Kiffen to Arkansas Rumors End – Petrino quits Falcons, the Job

Cox News Service ATLANTA – Atlanta Falcons coach Bobby Petrino, in a move that was said to have blindsided team officials, resigned Tuesday evening to take the head-coaching job at the University of Arkansas, the team confirmed.

The Falcons have called a press conference for 2 p.m. EST Tuesday at the team’s headquarters.

Team owner Arthur Blank and the Falcons brass were caught so off guard that they are still trying to figure out who will coach the 3-10 team over the final three games.

Offensive coordinator Hue Jackson and defensive coordinator Mike Zimmer are likely candidates to coach the Falcons on an interim basis.

Before the Falcons’ 34-14 loss to New Orleans Monday, Blank said that he had heard rumors that Arkansas had targeted Petrino to replace Houston Nutt as head coach. So he said he asked Petrino if he was considering that job.

Petrino, who was signed from the University of Louisville to a five-year, $24.5 million contract Jan. 8, told him Monday afternoon that he definitely would be back to coach the Falcons in 2008.

It was the second time Blank had asked Petrino about his commitment to the team and the second time Petrino told him he would be back next season.

Blank was not available for comment Tuesday evening.

The Falcons were off Tuesday and Petrino did not hold his typical day-after, post game news conference. It is not known if he spent the day talking to officials from Arkansas.

Petrino’s abrupt departure puts the Falcons in position of trying to find a second head coach in less than a year. Blank fired Jim Mora Jan. 1, after three seasons.

Atlanta is in a tenuous situation because a new head coach with a radically different philosophy could require a rapid change in direction from plans already put in place to augment the roster for Petrino’s scheme.

Falcons cornerback DeAngelo Hall, one of several players with a frosty relationship with Petrino, said he was surprised by the news, which he heard about from a team officials around 5:30 Tuesday.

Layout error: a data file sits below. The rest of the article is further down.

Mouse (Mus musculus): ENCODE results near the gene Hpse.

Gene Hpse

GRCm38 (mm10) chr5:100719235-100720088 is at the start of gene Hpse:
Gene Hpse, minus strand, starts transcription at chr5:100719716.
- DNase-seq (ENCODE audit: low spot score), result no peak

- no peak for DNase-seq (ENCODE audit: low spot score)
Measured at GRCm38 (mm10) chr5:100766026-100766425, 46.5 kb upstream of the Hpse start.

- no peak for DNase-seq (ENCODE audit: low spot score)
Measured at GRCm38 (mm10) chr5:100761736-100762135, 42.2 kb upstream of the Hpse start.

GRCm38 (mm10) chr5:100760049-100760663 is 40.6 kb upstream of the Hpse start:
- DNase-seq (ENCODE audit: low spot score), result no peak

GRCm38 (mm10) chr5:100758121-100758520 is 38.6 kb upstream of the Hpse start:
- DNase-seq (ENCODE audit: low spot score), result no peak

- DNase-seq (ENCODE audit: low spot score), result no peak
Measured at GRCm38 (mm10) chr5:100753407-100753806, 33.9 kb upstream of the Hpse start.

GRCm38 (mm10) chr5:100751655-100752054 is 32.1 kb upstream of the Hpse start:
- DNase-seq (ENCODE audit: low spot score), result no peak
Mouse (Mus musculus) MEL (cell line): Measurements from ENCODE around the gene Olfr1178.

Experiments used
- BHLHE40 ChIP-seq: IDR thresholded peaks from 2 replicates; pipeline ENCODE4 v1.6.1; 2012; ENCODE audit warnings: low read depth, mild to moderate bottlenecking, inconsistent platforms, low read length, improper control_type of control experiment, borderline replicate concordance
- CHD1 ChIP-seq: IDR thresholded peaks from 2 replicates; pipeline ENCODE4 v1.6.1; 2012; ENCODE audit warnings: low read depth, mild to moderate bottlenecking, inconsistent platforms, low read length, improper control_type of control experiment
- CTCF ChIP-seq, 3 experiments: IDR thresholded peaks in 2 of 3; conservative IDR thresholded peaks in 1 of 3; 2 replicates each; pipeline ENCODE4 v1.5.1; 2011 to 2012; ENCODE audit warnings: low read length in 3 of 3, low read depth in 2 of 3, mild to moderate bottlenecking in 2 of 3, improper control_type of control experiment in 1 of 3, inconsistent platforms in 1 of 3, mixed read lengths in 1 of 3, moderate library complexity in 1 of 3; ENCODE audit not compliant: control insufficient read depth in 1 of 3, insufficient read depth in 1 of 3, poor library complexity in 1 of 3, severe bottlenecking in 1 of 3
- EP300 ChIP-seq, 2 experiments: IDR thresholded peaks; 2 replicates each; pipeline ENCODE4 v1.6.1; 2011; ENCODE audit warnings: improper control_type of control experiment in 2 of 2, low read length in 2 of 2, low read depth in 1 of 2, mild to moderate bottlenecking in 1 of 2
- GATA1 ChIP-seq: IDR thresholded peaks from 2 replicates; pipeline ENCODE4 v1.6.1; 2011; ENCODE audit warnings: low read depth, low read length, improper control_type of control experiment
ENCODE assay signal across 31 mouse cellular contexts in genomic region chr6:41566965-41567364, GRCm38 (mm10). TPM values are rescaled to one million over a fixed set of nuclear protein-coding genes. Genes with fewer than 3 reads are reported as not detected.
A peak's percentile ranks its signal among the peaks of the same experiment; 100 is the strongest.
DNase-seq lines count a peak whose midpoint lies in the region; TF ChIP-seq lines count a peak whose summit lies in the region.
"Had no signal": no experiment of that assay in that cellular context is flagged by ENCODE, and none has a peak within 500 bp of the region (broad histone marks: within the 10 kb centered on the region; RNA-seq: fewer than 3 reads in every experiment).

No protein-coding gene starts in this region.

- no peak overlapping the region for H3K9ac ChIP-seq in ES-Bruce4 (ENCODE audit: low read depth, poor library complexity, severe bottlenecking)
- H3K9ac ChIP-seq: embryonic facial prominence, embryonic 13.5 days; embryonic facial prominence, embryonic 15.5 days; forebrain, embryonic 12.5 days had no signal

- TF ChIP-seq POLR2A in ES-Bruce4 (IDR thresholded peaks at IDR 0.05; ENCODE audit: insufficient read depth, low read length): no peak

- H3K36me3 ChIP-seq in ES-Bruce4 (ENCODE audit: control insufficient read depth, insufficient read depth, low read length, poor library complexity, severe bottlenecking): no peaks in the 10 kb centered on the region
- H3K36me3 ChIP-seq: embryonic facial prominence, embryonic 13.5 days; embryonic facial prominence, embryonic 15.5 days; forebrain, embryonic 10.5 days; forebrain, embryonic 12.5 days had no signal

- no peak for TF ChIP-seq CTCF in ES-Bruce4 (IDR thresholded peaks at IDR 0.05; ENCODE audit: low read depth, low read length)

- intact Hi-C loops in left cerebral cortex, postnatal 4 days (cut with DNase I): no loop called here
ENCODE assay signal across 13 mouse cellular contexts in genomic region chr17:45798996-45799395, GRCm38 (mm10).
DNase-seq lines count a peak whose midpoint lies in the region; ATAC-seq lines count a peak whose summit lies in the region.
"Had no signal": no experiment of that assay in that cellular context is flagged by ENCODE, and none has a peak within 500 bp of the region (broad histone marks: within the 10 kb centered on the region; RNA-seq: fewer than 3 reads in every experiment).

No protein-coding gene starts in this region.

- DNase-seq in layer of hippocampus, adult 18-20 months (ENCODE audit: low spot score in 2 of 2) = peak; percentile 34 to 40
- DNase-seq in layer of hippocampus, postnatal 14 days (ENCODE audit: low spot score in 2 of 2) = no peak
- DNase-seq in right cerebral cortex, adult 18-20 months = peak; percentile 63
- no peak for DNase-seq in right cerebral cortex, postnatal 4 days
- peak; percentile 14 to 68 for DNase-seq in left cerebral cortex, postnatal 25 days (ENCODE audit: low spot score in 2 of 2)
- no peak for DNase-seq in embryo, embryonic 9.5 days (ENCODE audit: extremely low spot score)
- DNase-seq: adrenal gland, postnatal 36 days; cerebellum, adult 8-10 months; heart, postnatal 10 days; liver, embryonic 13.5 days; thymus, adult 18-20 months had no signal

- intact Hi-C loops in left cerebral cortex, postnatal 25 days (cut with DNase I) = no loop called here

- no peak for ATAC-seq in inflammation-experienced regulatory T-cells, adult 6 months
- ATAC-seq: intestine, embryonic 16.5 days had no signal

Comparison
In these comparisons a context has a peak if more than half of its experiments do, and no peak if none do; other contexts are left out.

“We felt like Petrino was going to be around for the long haul, like he had as much invested in this as we did,” Hall said. “For him to jump ship is disheartening. Arthur Blank and the city of Atlanta, they deserve to win and we thought Petrino was going to be the guy to help us get there. He was a winner and wasn’t used to losing.

“Maybe he didn’t feel he could win at this level. I disagree with that. If he doesn’t want to be a part of it, fine. We’ll move on and get better … without him.”

It was thought that Petrino could take the Falcons offense, led by Michael Vick, and create an exciting, winning brand of football.

But Petrino’s troubles in Atlanta began soon afterward, starting when Vick was questioned by security at Miami International Airport on Jan. 17 about a water bottle with a hidden compartment. Test results indicated that were no illegal substances in the bottle, and Vick was cleared of wrongdoing.

Vick’s troubles continued in April when police found evidence of a dogfighting operation at a home he owned in rural southeastern Virginia.

Vick was indicted on felony charges in July of operating an illegal dogfighting operation, known as Bad Newz Kennels.

Vick was indefintely suspended by NFL commissioner Roger Goodell in August.

The Falcons are 3-10 following Monday’s 34-14 loss to New Orleans. They are tied for the second-worst record in the league.

In the wake of Vick’s suspension, the team has used three different starting quarterbacks, and its offense has struggled. They are 30th in the league in scoring (14.2 points per game) and 24th in yards per game (301.1 ypg).

Fan reaction was much like that at Falcons headquarters: surprised.

Brian Daniels, president of Louisville’s Atlanta Alumni Club said “I’m just absolutely floored.

“I really believe he came here to coach the best athlete in football. I think he was just at a point where he’d had enough. You can’t blame a man for wanting to drive a Porsche and being handed a Cadillac.”

Petrino has a history of short stays as a coach.

During his four seasons at Louisville, Auburn, LSU and the NFL’s Oakland Raiders talked to him.

He signed a deal with the Falcons six months later.

Petrino’s coaching career started in 1983 as a graduate assistant at Carroll College in Wisconsin. He became offensive coordinator there in 1985. It was the start of a long-time career in the college ranks that saw him work as an assistant at eight colleges before being named head coach at the University of Louisville in 2003. He compiled a 41-9 record at Louisville.

Petrino previously worked in the pro ranks as quarterbacks coach and offensive coordinator for the Jacksonville Jaguars from 1999-2002.

Petrino also has a previous stint in the SEC, as offensive coordinator for Auburn University in 2002.

Steve Wyche writes for The Atlanta Journal-Constitution. E-mail: swyche AT Staff writer Mike Knobler contributed to this report.

~ by Sactown Raider Boosters on December 12, 2007.

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